Author Topic: Jeans/sneakers in Europe?  (Read 10977 times)

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BatCity

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Re: Jeans/sneakers in Europe?
« Reply #15 on: April 21, 2012, 11:40:14 AM »
I'm an American that visits Europe on business from time to time.  Everyone wears jeans; I think the difference (as some posters have said) is that while on vacation, Americans would be more likely to wear the same big white athletic shoes they would wear for a workout, while Europeans would be more inclined to wear a "walking shoe" that doesn't stand out as much. 

The best way for an American to fit in?  Wear a hat.  Not a gimme cap/ball cap; that's a dead giveaway that you're from this side of the pond.  My husband went through Europe with a felt Fedora and people were coming up to him asking directions in the local language all the time.

Snooks

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Re: Jeans/sneakers in Europe?
« Reply #16 on: April 21, 2012, 04:01:57 PM »
Definitely white trainers is what tips me off to an American tourist.  Nearly everyone I know from mid twenties to mid fifties wears jeans to work for our "non uniform" days but the shoes are either fashion trainers, ballet pumps or casual leather shoes.

marcel

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Re: Jeans/sneakers in Europe?
« Reply #17 on: April 21, 2012, 04:21:00 PM »
I'm an American that visits Europe on business from time to time.  Everyone wears jeans; I think the difference (as some posters have said) is that while on vacation, Americans would be more likely to wear the same big white athletic shoes they would wear for a workout, while Europeans would be more inclined to wear a "walking shoe" that doesn't stand out as much.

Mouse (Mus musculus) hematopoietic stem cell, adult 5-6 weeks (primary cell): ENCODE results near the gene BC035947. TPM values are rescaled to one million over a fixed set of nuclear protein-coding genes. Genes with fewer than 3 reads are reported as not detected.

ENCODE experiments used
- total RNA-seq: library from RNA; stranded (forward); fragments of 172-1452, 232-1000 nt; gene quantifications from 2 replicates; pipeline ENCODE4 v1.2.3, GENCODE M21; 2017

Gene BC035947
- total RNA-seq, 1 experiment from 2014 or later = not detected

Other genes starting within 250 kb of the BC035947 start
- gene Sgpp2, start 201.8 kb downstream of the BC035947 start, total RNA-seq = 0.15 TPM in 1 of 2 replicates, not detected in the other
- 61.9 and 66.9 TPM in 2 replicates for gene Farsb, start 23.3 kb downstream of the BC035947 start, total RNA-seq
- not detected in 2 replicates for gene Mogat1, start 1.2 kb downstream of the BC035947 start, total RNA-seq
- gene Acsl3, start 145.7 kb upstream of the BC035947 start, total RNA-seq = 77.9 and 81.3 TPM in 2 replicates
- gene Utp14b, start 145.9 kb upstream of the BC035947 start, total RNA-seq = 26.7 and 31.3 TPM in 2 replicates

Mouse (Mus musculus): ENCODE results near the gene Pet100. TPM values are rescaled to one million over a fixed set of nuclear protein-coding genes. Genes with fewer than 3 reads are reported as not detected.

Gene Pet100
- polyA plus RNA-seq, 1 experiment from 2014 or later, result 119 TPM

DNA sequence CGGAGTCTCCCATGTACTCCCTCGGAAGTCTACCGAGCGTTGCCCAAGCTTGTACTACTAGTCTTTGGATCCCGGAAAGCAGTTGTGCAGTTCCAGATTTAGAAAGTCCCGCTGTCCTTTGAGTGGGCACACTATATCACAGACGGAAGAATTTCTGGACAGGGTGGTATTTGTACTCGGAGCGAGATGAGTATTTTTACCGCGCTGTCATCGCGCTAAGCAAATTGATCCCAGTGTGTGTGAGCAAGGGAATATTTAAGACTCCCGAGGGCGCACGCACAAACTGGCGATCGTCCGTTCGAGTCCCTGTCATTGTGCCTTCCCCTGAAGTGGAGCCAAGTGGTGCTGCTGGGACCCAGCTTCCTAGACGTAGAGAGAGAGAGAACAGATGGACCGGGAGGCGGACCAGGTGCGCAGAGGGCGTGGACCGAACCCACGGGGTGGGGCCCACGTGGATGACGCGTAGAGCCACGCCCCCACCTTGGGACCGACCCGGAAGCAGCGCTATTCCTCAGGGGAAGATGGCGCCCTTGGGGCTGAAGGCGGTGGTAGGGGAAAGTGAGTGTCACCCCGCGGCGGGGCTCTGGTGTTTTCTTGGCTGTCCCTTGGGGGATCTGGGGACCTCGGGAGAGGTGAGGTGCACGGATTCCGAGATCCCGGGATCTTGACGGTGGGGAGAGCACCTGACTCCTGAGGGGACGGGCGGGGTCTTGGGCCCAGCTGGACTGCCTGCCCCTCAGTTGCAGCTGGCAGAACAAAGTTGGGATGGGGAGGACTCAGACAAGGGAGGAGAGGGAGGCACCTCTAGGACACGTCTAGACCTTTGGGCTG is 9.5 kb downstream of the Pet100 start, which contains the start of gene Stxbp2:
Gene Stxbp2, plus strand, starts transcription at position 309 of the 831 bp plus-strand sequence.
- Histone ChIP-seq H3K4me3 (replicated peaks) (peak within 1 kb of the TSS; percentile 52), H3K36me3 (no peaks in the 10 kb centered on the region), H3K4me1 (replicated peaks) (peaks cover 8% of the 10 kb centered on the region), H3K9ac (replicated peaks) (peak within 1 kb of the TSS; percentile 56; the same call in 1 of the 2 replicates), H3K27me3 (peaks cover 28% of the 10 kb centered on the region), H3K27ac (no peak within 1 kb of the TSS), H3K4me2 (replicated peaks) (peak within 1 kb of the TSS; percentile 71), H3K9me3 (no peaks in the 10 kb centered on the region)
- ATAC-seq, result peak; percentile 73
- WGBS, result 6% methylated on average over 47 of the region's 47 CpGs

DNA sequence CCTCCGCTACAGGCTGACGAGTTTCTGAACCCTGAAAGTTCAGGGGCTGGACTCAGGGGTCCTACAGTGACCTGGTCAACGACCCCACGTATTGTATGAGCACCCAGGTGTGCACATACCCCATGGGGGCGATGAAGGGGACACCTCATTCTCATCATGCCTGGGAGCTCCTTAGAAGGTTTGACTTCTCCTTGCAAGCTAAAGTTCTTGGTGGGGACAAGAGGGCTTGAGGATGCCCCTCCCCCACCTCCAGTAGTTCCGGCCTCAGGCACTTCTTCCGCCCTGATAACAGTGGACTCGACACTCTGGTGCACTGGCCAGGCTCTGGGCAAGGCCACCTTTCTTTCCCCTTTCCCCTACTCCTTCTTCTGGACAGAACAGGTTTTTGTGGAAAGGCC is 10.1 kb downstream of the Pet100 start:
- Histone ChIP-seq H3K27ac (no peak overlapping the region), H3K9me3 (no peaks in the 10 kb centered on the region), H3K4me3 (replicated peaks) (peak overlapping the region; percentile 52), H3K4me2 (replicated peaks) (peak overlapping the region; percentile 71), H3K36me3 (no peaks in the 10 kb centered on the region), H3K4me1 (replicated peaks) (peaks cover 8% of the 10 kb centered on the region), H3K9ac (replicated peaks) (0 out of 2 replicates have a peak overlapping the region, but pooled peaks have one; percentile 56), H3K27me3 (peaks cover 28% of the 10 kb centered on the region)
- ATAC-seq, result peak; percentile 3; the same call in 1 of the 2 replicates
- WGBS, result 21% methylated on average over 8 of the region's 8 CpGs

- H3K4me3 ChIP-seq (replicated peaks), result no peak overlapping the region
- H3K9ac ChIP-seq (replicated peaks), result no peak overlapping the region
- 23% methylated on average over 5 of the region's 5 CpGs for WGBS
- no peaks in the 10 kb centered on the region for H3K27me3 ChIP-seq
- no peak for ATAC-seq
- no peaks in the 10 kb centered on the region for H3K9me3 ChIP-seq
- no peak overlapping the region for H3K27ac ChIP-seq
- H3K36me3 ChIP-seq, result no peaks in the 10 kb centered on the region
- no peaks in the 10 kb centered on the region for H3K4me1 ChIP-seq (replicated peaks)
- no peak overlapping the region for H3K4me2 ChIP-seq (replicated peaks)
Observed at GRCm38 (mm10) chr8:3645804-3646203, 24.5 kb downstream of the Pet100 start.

The best way for an American to fit in?  Wear a hat.  Not a gimme cap/ball cap; that's a dead giveaway that you're from this side of the pond.  My husband went through Europe with a felt Fedora and people were coming up to him asking directions in the local language all the time.
I wear a hat, and I definitely do not fit in.
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iridaceae

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Re: Jeans/sneakers in Europe?
« Reply #18 on: April 23, 2012, 07:39:14 AM »
Some years back I walke the Mont Blanc circuit. As you go round you pass over into France, Switzerland and Italy and you greet fellow walkers in the relevant language, but sometimes people would say hello in English before we'd said anything. Our guide said it was our clothes that marked us out.
I don't wear jeans but when I was in the lake Como region of Itay and then up at the Spluga Pass a few years ago I got spoken to twice in German- even though my sneakers are white!  I guess my plain tee shirt, pants and white sneakers make me look German.  Well, that and my ehtnic background is German-Estonian. 

Shopaholic

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Re: Jeans/sneakers in Europe?
« Reply #19 on: April 23, 2012, 09:17:20 AM »
Actually, I always associate shorts with sneakers as American tourist (or exchange student).
Red/orange jeans on men is almost always European.
Source sandals in the city are a dead giveaway for Israelis.

I think tourists are usually limited with the number of shoes they take with them on vacation, so they take the most versatile shoe.